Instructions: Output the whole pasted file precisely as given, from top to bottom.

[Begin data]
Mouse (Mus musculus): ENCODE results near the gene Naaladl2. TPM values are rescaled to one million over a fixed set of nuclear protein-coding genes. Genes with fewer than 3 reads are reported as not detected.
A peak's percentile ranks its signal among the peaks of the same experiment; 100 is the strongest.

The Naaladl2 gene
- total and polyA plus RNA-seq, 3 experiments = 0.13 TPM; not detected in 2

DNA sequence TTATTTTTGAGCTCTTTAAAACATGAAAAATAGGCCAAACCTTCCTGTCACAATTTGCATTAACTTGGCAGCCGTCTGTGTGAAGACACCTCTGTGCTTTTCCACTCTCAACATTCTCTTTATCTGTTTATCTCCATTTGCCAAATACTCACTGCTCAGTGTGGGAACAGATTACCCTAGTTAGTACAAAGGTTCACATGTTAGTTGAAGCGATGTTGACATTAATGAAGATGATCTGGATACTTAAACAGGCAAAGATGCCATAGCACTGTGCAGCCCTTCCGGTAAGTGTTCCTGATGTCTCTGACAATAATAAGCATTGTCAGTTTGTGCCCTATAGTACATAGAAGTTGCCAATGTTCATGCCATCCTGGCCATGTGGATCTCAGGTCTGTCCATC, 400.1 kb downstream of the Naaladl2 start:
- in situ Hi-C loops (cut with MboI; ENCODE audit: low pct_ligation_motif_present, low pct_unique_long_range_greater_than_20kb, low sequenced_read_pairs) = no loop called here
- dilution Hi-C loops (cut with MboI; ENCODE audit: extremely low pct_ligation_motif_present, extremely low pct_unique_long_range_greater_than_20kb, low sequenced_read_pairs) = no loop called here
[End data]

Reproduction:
Mouse (Mus musculus): ENCODE results near the gene Naaladl2. TPM values are rescaled to one million over a fixed set of nuclear protein-coding genes. Genes with fewer than 3 reads are reported as not detected.
A peak's percentile ranks its signal among the peaks of the same experiment; 100 is the strongest.

The Naaladl2 gene
- total and polyA plus RNA-seq, 3 experiments = 0.13 TPM; not detected in 2

DNA sequence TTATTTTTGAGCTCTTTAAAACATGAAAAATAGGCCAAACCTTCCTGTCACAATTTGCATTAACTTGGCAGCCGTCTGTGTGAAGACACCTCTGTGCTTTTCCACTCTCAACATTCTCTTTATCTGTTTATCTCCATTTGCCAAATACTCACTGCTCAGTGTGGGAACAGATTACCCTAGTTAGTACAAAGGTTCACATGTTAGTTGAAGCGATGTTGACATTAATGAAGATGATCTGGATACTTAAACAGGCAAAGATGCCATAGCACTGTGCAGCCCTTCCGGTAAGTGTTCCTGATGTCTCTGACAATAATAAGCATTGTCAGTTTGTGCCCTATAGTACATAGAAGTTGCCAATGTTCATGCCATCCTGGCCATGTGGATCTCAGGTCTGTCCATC, 400.1 kb downstream of the Naaladl2 start:
- in situ Hi-C loops (cut with MboI; ENCODE audit: low pct_ligation_motif_present, low pct_unique_long_range_greater_than_20kb, low sequenced_read_pairs) = no loop called here
- dilution Hi-C loops (cut with MboI; ENCODE audit: extremely low pct_ligation_motif_present, extremely low pct_unique_long_range_greater_than_20kb, low sequenced_read_pairs) = no loop called here